Fluency Tip #3: Games, Games, Games!

If you follow me, you know how much I love incorporating games into the classroom because they are such high-engagement ways to review skills! Students will be playing these games without necessarily even knowing they are practicing fact fluency!

I have a bunch of print & play games that cover all the different skills taught in Kindergarten and 1st-grade classrooms – you can check them out here:

(first grade):

 

(kindergarten):

 

 

For example, one of my favorite games in this bundle is Number Crash:

To play, students will take turns rolling 2-3 number dice (there are 2 separate boards for 2 and 3 addends), finding the sum, and moving their game piece that many spaces on the board. If the students land on the same space, they crash and both players have to go back to start. Whoever reaches the end of the game board and rolls a sum of 10 first wins!

Roll, Move, and Color is a game from my Kindergarten print & play bundle:

In this game, students will start on different sides of the spiral game board. They will roll the dice, move that many spaces, and solve the equation on their spot as fast as they can. Once they solve the addition problem, they will color in the sum on their 1-5 sheet. Whoever has all numbers 1-5 colored in on their column first wins the game!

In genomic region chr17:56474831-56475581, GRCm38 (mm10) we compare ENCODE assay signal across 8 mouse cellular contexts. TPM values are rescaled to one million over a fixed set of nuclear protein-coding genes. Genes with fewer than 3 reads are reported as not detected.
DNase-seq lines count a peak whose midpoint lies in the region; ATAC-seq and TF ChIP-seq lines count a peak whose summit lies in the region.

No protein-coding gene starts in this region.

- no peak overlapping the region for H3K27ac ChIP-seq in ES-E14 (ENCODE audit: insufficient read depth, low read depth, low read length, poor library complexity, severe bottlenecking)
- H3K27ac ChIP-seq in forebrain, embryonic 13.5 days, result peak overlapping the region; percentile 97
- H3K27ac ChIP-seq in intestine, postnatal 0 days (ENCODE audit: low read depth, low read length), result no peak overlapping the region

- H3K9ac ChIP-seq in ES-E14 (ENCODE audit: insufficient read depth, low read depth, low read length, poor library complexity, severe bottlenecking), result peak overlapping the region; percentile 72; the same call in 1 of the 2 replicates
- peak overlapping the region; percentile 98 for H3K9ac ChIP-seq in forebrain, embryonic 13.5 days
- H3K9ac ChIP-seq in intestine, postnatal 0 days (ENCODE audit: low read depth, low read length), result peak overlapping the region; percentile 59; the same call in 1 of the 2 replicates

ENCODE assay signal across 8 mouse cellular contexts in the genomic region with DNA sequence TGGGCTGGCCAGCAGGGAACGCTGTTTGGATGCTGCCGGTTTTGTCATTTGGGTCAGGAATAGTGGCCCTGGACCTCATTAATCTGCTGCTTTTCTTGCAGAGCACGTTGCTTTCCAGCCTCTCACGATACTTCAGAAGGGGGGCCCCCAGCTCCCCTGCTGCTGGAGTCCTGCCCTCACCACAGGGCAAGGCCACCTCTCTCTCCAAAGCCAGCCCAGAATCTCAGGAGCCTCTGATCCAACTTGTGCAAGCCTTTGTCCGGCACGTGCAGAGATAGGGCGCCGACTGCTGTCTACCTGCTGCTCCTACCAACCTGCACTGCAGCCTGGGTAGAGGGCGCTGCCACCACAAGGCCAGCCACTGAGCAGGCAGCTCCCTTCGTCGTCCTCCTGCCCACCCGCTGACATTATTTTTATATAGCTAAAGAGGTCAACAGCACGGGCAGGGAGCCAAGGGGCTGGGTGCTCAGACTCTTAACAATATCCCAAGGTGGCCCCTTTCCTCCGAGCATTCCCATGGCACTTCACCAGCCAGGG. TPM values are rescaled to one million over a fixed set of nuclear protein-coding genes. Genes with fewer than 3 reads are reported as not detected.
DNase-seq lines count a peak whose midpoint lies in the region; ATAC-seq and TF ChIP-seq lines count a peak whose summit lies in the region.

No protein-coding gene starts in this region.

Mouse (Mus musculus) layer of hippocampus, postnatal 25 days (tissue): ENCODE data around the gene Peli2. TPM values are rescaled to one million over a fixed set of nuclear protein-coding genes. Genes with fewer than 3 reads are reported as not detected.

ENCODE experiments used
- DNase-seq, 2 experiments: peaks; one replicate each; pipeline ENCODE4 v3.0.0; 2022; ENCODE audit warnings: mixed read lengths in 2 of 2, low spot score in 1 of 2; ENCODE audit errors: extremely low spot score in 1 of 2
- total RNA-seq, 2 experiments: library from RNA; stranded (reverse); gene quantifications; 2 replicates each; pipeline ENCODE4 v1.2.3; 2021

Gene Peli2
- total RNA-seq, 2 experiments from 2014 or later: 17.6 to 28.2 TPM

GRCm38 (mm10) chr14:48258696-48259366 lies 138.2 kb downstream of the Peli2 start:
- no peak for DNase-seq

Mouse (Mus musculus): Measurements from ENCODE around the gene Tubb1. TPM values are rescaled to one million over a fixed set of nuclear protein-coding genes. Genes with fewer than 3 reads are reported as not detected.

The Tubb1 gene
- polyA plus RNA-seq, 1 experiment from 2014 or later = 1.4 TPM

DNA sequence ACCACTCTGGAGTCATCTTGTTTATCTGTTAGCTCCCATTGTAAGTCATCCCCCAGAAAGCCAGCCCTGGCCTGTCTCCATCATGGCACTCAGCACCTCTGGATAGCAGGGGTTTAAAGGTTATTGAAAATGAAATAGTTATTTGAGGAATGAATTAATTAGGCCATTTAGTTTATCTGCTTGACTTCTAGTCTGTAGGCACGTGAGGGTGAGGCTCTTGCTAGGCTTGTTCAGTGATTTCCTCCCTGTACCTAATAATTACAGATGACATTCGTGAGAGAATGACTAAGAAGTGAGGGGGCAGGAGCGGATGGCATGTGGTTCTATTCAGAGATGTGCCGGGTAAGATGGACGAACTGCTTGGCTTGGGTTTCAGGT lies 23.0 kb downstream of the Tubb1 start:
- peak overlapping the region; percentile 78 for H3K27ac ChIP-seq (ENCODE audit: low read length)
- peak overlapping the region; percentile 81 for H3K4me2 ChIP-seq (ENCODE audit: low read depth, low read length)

These are just two small examples from my first grade and kinder print and play bundle! There are SO many more games in those bundle. Just click the images above to check each one out.

Another math game that I love to play with students (or your kids at home) is ZingoZingo is basically Number Bingo, but it involves both number sense and addition. It is a very fun game and a great way to practice fact fluency in an engaging & entertaining way!

 

There are a bunch of easy ideas to implement to increase your students’ fact fluency! If you have other fun strategies and activities to help your students with fact fluency, let me know what they are in the comments!

 

Pin to remember this post:

Leave A Comment - no comments

Leave a Reply

Your email address will not be published.

This site uses Akismet to reduce spam. Learn how your comment data is processed.